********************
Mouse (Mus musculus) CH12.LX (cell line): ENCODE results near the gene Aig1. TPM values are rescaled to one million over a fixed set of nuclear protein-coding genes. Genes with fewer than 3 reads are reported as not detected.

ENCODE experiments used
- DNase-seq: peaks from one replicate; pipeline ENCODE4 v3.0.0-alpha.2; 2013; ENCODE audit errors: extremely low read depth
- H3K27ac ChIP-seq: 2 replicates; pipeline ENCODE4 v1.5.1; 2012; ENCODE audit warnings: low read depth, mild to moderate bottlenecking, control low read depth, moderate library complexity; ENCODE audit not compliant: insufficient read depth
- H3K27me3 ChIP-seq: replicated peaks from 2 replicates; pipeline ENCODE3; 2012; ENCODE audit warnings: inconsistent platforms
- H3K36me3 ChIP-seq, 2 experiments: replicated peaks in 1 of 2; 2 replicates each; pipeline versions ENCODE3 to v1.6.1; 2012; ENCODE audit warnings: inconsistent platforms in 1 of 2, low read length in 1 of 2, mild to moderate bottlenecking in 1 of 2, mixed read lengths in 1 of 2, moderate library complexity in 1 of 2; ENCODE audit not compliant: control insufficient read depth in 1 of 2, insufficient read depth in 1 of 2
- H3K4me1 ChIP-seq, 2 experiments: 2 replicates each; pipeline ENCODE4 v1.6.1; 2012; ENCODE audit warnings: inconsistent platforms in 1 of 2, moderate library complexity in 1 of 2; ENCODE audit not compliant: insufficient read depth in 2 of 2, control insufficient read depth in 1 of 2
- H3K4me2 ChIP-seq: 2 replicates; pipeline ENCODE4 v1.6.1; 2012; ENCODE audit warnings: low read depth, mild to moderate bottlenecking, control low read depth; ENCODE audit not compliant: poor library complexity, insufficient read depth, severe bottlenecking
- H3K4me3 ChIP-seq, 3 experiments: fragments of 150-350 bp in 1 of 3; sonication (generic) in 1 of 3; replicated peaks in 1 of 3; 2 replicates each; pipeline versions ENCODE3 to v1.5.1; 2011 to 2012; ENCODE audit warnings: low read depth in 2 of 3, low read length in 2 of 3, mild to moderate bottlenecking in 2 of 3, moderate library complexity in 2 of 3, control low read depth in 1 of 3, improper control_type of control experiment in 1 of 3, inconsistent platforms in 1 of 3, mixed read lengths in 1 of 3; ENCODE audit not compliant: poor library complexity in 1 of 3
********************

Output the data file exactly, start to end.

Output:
Mouse (Mus musculus) CH12.LX (cell line): ENCODE results near the gene Aig1. TPM values are rescaled to one million over a fixed set of nuclear protein-coding genes. Genes with fewer than 3 reads are reported as not detected.

ENCODE experiments used
- DNase-seq: peaks from one replicate; pipeline ENCODE4 v3.0.0-alpha.2; 2013; ENCODE audit errors: extremely low read depth
- H3K27ac ChIP-seq: 2 replicates; pipeline ENCODE4 v1.5.1; 2012; ENCODE audit warnings: low read depth, mild to moderate bottlenecking, control low read depth, moderate library complexity; ENCODE audit not compliant: insufficient read depth
- H3K27me3 ChIP-seq: replicated peaks from 2 replicates; pipeline ENCODE3; 2012; ENCODE audit warnings: inconsistent platforms
- H3K36me3 ChIP-seq, 2 experiments: replicated peaks in 1 of 2; 2 replicates each; pipeline versions ENCODE3 to v1.6.1; 2012; ENCODE audit warnings: inconsistent platforms in 1 of 2, low read length in 1 of 2, mild to moderate bottlenecking in 1 of 2, mixed read lengths in 1 of 2, moderate library complexity in 1 of 2; ENCODE audit not compliant: control insufficient read depth in 1 of 2, insufficient read depth in 1 of 2
- H3K4me1 ChIP-seq, 2 experiments: 2 replicates each; pipeline ENCODE4 v1.6.1; 2012; ENCODE audit warnings: inconsistent platforms in 1 of 2, moderate library complexity in 1 of 2; ENCODE audit not compliant: insufficient read depth in 2 of 2, control insufficient read depth in 1 of 2
- H3K4me2 ChIP-seq: 2 replicates; pipeline ENCODE4 v1.6.1; 2012; ENCODE audit warnings: low read depth, mild to moderate bottlenecking, control low read depth; ENCODE audit not compliant: poor library complexity, insufficient read depth, severe bottlenecking
- H3K4me3 ChIP-seq, 3 experiments: fragments of 150-350 bp in 1 of 3; sonication (generic) in 1 of 3; replicated peaks in 1 of 3; 2 replicates each; pipeline versions ENCODE3 to v1.5.1; 2011 to 2012; ENCODE audit warnings: low read depth in 2 of 3, low read length in 2 of 3, mild to moderate bottlenecking in 2 of 3, moderate library complexity in 2 of 3, control low read depth in 1 of 3, improper control_type of control experiment in 1 of 3, inconsistent platforms in 1 of 3, mixed read lengths in 1 of 3; ENCODE audit not compliant: poor library complexity in 1 of 3